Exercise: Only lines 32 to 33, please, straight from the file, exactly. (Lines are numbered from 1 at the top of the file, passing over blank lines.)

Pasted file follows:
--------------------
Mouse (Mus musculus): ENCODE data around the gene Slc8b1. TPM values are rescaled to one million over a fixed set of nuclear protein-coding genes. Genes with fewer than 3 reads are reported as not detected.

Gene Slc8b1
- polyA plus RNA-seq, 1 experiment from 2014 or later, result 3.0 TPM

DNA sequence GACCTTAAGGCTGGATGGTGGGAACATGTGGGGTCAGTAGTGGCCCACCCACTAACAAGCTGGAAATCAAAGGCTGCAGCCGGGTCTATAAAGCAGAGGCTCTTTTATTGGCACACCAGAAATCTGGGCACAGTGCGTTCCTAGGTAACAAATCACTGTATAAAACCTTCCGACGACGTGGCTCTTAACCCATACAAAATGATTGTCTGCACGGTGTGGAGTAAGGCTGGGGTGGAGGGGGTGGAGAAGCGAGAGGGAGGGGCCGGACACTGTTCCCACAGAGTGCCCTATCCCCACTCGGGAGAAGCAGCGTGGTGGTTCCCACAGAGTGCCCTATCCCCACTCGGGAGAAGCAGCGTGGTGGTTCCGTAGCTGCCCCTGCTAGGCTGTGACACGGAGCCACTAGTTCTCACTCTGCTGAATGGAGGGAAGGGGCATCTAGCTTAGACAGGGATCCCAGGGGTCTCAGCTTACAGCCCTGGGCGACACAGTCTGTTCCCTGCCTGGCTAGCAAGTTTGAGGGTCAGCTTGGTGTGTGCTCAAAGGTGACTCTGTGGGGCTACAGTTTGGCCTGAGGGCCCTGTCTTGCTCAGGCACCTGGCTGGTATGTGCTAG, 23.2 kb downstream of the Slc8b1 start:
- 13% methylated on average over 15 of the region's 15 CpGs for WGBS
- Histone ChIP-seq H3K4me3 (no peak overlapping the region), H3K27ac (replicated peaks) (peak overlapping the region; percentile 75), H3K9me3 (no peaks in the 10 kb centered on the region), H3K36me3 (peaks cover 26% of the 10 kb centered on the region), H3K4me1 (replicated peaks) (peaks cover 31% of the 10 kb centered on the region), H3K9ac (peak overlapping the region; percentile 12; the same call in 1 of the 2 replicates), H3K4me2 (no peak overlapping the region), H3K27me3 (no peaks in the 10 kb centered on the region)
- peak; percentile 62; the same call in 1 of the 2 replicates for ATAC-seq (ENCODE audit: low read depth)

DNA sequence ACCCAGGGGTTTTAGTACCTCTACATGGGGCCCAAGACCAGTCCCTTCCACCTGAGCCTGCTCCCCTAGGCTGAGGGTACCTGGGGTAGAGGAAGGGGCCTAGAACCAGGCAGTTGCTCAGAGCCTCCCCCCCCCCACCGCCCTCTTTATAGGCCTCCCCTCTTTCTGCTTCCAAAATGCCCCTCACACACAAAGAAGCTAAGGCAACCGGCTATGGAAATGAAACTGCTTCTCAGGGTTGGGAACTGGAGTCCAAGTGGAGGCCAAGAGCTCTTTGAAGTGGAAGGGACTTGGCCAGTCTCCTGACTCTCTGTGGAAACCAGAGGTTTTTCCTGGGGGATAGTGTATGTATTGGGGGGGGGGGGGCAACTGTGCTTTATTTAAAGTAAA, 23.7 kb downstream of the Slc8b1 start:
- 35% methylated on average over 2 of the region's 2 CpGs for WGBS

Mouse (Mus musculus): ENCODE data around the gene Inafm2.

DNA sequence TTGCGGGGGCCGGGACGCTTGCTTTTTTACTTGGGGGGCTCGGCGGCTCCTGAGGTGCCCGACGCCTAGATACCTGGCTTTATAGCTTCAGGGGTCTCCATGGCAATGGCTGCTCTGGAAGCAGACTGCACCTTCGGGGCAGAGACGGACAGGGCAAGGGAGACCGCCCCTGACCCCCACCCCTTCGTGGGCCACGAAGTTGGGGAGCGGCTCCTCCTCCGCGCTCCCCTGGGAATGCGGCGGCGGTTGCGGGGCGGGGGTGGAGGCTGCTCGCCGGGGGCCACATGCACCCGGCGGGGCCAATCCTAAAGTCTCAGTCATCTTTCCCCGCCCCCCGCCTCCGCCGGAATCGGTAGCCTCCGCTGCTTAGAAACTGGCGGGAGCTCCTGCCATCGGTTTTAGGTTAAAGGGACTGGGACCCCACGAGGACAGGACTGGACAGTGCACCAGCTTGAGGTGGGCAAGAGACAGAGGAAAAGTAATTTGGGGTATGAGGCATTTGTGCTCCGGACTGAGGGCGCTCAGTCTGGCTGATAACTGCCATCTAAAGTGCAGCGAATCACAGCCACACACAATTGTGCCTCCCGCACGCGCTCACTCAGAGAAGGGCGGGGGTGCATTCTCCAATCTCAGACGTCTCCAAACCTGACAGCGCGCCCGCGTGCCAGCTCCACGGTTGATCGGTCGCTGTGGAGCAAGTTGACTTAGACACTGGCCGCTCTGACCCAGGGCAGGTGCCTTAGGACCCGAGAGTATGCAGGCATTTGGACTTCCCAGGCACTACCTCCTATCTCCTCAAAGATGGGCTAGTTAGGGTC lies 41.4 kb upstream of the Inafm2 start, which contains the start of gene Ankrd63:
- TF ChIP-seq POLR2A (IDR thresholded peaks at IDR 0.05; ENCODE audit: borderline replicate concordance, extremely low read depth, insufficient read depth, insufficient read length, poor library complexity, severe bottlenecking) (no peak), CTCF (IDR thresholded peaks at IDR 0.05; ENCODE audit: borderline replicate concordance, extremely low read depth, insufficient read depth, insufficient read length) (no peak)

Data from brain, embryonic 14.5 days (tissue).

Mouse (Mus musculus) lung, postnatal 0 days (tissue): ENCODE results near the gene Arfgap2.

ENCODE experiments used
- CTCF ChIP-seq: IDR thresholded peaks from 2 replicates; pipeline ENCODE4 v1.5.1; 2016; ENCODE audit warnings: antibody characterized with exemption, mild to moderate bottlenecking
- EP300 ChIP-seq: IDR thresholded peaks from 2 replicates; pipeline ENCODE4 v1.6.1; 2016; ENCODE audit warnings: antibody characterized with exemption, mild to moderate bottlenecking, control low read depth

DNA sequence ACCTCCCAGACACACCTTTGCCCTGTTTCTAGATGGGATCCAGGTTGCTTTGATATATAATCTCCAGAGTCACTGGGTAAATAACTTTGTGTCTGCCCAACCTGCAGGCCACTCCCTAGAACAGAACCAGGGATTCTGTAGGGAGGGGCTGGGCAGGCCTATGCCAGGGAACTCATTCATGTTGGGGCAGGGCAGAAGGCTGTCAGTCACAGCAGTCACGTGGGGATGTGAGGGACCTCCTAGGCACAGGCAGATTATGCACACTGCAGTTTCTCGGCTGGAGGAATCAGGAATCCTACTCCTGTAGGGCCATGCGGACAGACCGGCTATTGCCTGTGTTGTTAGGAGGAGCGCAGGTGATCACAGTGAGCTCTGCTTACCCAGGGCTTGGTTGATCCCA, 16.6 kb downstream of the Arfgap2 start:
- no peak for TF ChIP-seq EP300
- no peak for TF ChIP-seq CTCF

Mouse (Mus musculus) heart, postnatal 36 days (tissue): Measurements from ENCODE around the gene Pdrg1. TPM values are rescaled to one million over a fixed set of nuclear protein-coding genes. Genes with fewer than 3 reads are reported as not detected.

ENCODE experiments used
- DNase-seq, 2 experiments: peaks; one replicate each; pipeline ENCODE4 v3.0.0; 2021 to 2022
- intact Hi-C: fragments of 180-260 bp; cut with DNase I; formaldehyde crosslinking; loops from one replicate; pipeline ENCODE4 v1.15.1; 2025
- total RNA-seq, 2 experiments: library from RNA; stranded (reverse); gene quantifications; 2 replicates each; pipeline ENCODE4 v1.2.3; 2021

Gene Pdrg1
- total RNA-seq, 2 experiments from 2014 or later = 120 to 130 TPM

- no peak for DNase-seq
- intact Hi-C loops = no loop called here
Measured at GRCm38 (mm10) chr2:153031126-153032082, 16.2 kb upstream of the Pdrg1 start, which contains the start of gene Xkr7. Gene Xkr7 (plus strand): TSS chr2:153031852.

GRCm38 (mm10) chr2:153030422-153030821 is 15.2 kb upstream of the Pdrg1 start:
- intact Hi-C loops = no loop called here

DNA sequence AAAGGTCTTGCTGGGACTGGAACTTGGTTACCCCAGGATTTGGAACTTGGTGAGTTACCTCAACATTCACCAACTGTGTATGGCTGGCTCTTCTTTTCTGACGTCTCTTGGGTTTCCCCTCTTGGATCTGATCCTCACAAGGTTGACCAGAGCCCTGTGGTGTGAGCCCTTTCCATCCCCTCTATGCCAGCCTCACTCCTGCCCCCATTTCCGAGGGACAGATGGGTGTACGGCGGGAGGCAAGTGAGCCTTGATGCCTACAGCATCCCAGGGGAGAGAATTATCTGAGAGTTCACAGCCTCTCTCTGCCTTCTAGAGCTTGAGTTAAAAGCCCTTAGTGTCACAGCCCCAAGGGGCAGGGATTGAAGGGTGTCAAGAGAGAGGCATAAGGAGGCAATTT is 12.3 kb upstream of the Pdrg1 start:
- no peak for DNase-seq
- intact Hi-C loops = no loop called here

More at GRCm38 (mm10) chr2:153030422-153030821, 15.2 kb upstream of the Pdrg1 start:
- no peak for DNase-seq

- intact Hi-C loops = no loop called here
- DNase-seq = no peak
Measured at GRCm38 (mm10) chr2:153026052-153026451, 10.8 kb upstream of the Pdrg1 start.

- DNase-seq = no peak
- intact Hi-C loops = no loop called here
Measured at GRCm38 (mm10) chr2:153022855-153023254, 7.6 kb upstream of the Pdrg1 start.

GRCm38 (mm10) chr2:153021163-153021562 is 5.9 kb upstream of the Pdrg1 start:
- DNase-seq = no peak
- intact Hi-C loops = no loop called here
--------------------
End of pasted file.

- intact Hi-C loops = no loop called here

DNA sequence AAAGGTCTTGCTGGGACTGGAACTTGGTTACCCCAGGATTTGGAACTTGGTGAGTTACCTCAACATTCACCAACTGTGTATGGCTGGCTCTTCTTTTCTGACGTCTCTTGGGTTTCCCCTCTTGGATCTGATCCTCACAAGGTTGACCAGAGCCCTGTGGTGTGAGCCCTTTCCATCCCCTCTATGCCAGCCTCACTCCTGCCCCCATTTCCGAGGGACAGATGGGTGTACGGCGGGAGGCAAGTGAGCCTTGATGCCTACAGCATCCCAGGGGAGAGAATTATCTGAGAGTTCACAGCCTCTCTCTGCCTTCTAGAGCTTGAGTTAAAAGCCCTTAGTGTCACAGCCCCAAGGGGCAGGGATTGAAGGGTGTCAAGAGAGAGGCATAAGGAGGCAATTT is 12.3 kb upstream of the Pdrg1 start: